Internship Lesson #1: Fact checking is very different than accuracy checking.

Okay, so this isn’t technically the first thing I learned working for the Chicago reporter, but it’s the first thing I’ve been able to blog about because the stuff I work on there is pretty confidential, investigative-reporter-like stuff.

If our two reporters, Angela and Maria, were male, this is what they would look like. But with more modern haircuts.

As with any magazine, however, even pretty big investigative pieces need fact checking. I’m sorry, did I say “even?” I meant “especially.”

But here’s the thing; what I did at the Missourian with my “accuracy checks” is so far off the mark from what I do to “fact check” at the Reporter that I had to sit down with my managing editor and actually learn from my internship. Can you imagine that? (That was sarcastic).

Accuracy Checks: The reporter does the accuracy check. Make sure everything in the article attributed to the subject is correct by asking the subject directly. Read quotes aloud to make sure they’re right, and maybe read some of the more complicated parts of the writing to make sure the central idea is correct. You may have to work with the source to get the writing right. Right? Right.

Fact Checking: Someone other than the reporter does fact checking on the piece. What’s in quotations stays in quotations, no checks made. Also avoid reading anything directly — or even sounding like you’re reading off a sheet of paper — so the source can’t tell you to reword the writing. Double check spellings, titles and figures (like an accuracy check), but almost conduct a second interview to make sure the information you get the second time is solid to what the reporter got the first.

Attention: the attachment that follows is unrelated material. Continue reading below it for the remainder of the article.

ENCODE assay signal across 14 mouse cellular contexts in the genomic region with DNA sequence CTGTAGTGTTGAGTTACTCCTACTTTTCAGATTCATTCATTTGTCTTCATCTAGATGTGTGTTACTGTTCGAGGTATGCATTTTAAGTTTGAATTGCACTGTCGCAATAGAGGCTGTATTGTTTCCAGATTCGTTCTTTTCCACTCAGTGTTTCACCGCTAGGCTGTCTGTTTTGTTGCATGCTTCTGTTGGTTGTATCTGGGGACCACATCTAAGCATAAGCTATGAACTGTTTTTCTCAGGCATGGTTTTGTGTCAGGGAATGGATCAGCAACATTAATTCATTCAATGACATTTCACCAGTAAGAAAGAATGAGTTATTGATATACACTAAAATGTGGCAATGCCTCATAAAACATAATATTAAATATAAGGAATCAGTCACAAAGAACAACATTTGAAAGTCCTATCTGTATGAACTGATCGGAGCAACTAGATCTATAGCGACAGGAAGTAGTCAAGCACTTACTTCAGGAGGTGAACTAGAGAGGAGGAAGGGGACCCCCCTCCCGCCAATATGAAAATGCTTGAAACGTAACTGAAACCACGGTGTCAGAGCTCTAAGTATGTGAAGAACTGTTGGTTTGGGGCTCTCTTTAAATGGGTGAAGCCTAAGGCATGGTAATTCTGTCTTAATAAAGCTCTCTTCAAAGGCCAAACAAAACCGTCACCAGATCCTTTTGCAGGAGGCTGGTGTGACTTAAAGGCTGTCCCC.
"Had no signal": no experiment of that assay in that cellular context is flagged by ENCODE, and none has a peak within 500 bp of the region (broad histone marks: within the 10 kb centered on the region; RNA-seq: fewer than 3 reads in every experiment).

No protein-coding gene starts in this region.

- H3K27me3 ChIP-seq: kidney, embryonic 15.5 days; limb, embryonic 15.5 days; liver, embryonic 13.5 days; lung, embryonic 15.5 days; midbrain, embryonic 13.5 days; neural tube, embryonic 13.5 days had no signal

I don’t quite understand why the difference; maybe the Missourian used accuracy checks because we’re students and young and make mistakes (if you can imagine!). As a writer, I prefer the fact checking style over that of the accuracy check because it gives a source less of a chance to tweak the words I’ve labored over. Then again, there’s nothing more embarrassing/unnerving to hear the intern next to you talking to one of your sources and find out something that was written was wrong. But that only happened once on the piece I wrote.

I think.

But I should really check on that.


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